Furthermore, observations from studies on GF/CONV mice and Sprague-Dawley rats suggest that a high fat diet, especially HF Western diet, is associated with increased adiposity, reduced bacterial diversity [17], reduced number of Bacteroides, a relative increase in favour of Firmicutes [17], and higher jejunal alkaline phosphatase activity [31]. Moreover, high fat diet correlates with changes in inflammatory markers and oxidative stress [10] such as tumour necrosis factor alpha (TNF-α) and nuclear factor-kappaB (NF-kappaB), which play a major role in promoting inflammation [93], immune response, cellular proliferation, and apoptosis. In CONV mice, but not in germ-free mice, changes in the expression of these inflammatory markers in the intestine preceded weight changes and carried a strong positive correlation with high fat diet induced adiposity and markers of insulin resistance [32]. This suggests an interaction of high fat diet and enteric bacteria-promoting intestinal inflammation and insulin resistance prior to weight gain which is driven by the high fat diet.

Studies in leptin deficient ob/ob mice, genetically prone to obesity, indicated that although the obese phenotype is characterised by a particular set of gut microbiota, change in caloric load and diet redistributes the equilibrium that may be independent of the genotype or phenotype (obese or lean) [16]. Changes in gut microbiota composition may be attributed to the high fat diet rather than genetic propensity to obesity. Furthermore, shift towards higher Firmicutes to Bacteroidetes or the absence of gut microbiota may not be associated with the development of obesity [14]. The assertion that germ-free mice are protected from obesity was contradicted by Fleissner et al. (2010) where GF had a significantly higher body weight gain than CONV mice on high fat diet despite increased Firmicutes (specifically, Erysipelotrichaceae) at the expense of Bacteroidetes in CONV on a high fat diet and Western diet [14].

Faecal transplantation studies support the causal role of the gut microbiota in the aetiology of obesity. Transplantation of gut bacteria from obese human twins to lean mice caused not only obesity but also a higher number of genes involved in detoxification and stress response, biosynthesis of cobalamin, essential and nonessential amino acids, and gluconeogenic pathways. In contrast, animals with lean-transplanted microbiota exhibited genes capable of fermenting plant polysaccharides and producing butyrate and propionate [94]. Additionally, the mere presence of the gut microbiota in conventionally raised mice has been shown to result in higher levels of energy metabolites such as pyruvic, citric, fumaric, and malic acid and higher rate of clearance of cholesterol and triglycerides than in germ-free mice [95]. This suggests that the gut microbiota are essential for the characteristic pattern of metabolites in the gut of a species [96]. In postgastric bypass animals, gut microbiota transplanted from a postgastric bypass animals who lost weight after surgery were associated with weight loss and other metabolic changes in recipient obese mice with no surgery [97].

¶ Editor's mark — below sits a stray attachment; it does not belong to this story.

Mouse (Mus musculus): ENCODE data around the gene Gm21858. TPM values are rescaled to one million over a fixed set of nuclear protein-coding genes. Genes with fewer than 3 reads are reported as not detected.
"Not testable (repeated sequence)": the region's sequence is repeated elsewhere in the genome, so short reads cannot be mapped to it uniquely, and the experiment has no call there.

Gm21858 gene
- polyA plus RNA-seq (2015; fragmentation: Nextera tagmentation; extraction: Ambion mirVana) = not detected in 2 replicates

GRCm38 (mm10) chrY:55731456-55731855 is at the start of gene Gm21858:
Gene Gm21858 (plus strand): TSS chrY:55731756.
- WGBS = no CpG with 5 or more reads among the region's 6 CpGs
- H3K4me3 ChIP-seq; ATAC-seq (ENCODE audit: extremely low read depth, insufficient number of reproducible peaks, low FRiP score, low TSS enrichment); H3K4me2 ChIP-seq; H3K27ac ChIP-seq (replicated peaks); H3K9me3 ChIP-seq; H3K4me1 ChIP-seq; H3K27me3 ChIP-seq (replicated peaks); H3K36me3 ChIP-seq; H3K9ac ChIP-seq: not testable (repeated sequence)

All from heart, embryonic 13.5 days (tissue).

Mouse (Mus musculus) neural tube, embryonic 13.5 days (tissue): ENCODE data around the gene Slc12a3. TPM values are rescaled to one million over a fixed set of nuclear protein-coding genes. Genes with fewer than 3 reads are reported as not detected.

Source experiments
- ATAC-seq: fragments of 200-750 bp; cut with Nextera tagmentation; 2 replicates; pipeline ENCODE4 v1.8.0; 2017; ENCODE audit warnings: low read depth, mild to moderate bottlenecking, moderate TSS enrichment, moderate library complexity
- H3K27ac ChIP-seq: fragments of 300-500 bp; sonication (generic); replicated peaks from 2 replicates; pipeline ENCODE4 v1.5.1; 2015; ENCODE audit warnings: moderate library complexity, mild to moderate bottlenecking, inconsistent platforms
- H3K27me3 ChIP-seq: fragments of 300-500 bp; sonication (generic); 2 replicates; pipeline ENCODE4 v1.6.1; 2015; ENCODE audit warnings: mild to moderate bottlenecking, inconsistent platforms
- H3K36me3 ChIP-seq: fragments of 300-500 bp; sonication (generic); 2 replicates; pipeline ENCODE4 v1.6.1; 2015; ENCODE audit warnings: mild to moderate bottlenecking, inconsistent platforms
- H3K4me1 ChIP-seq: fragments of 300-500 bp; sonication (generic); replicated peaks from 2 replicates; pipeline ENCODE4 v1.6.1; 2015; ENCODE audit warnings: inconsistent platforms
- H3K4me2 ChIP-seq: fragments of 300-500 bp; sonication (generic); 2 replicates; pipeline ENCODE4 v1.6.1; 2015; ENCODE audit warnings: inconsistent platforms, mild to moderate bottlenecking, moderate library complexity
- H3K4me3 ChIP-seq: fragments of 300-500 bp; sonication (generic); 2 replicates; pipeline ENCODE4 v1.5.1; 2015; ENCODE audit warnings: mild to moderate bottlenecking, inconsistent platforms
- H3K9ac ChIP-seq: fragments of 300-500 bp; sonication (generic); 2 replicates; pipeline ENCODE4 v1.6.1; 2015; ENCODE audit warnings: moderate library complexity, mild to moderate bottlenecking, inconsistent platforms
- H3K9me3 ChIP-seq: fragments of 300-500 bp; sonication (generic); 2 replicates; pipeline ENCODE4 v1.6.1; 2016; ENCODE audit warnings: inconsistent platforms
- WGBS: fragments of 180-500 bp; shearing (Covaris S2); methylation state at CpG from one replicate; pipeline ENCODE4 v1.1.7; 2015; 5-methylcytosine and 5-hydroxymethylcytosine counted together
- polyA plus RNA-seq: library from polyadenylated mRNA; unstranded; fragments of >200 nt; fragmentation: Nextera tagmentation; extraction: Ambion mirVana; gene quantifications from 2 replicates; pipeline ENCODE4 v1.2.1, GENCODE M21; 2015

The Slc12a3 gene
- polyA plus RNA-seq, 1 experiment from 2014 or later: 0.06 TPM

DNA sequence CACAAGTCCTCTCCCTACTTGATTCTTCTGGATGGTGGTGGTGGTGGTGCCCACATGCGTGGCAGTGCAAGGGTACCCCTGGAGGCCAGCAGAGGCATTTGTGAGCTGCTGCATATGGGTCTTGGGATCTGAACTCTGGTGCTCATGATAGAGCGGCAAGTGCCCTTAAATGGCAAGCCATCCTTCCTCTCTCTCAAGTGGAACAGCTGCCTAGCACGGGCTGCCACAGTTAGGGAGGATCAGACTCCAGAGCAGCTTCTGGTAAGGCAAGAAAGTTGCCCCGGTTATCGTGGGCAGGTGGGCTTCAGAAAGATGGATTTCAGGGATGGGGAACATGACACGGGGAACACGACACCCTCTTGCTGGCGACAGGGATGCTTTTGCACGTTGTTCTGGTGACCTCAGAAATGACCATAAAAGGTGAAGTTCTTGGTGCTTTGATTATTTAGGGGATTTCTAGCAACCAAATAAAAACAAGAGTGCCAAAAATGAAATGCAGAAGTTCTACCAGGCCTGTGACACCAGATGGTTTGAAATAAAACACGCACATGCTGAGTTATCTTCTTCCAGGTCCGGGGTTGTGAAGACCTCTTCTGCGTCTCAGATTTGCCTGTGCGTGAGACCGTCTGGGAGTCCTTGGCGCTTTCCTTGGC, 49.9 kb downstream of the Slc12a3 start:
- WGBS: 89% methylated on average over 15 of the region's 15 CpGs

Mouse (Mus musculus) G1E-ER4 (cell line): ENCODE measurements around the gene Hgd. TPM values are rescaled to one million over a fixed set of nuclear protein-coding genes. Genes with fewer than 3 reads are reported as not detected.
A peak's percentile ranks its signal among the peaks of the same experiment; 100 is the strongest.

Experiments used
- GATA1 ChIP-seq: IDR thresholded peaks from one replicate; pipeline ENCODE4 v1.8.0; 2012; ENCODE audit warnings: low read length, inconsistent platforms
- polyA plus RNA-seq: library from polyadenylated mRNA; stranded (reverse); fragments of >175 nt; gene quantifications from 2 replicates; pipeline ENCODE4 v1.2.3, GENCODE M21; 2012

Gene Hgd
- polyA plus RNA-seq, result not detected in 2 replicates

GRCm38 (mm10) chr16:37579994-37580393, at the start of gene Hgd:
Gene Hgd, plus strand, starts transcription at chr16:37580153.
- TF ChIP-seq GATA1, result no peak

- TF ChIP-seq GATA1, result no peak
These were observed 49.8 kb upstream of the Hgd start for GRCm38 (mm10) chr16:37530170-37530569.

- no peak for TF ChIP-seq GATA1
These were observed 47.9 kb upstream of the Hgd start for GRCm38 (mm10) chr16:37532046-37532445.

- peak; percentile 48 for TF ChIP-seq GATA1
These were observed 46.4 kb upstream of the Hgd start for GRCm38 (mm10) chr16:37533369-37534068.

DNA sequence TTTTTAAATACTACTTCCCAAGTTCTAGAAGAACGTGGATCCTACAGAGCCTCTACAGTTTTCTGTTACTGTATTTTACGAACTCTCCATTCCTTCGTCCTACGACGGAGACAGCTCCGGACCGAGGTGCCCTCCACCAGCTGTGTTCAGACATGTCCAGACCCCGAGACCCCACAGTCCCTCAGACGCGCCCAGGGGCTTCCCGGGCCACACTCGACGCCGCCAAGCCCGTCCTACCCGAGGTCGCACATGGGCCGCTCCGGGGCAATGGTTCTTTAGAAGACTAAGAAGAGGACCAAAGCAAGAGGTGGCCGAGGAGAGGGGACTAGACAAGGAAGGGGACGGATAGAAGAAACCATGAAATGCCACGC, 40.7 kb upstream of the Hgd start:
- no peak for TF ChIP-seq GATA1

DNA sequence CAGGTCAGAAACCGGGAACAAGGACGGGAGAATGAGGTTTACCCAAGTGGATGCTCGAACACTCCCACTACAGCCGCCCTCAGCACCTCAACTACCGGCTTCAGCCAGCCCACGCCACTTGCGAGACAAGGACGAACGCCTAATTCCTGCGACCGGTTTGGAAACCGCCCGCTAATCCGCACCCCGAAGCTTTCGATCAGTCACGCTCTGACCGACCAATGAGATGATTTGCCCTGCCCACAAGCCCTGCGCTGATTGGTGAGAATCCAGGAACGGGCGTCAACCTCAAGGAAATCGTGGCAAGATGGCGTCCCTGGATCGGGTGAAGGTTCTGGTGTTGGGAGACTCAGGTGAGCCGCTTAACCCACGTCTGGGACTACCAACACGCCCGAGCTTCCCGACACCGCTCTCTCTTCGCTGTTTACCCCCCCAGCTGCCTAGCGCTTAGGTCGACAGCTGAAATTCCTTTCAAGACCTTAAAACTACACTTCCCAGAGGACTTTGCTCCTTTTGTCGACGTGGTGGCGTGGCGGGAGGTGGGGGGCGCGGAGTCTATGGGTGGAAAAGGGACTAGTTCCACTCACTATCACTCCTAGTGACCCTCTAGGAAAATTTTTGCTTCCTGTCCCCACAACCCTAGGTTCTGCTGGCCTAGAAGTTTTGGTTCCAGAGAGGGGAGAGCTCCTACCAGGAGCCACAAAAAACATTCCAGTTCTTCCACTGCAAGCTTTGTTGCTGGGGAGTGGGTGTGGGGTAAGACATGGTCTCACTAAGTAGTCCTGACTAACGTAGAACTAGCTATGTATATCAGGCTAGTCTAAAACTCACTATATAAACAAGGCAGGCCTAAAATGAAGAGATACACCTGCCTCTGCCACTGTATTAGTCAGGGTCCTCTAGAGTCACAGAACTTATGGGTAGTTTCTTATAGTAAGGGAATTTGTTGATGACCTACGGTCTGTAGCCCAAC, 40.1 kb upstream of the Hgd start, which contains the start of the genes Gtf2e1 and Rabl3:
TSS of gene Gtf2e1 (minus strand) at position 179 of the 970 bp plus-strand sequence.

It is however interesting to observe that lean animals cohoused with obese cage mates are reported to develop obesity and obesity related microbiota and metabolism in some studies [17] but not others [94] although the microbiota and metatranscriptome of obese animals became similar to the lean phenotype suggesting a “functional transformation” [94]. As discussed above, the functional association of metabolic endotoxemia with gut microbiota was dependent on a high fat diet in the obese ob/ob animal model [10, 76]. However, these effects were later shown to be independent of obesity phenotype, as a high energy intake in lean C57BL/6J mice fed a high fat diet produced a 2-3-fold increase in plasma LPS compared to normal chow diet. Furthermore, the increase was blunted when the percentage intake of energy contributed by fat was reduced [98]. de Wit et al. (2012) showed that a high fat diet composed of palm oil (with more saturated fat) distinctly increased the Firmicutes to Bacteroidetes ratio in the gut compared to a diet high in fat-olive oil, high fat-safflower oil, and low fat-palm oil [35]. High fat-palm oil also stimulated expression of 69 genes related to lipid metabolism in the distal intestine suggesting an overflow of lipids to the distal small intestine resulted in enhanced lipid metabolism and changes in gut microbiota.

Several other studies suggested similar changes in gut microbiota and the presence of genes for lipid metabolism in animal models using different dietary regimens [37, 38, 99] (Table 2). Daniel et al. (2014) investigated composition and function of gut microbial ecology after 12 weeks of high fat diet (HF) or high carbohydrate (CARB) diet [33]. Diets, and not the gut microbiota, were shown to affect not only the distribution of the gut microbiota communities (decrease in Ruminococcaceae and increase in Rikenellaceae with HF compared to CARB) but also the metabolome and proteome of the individual groups [33]. Although this study used two functional approaches to explore gut microbiota function, the numbers were very low () which might have contributed to variation within the groups.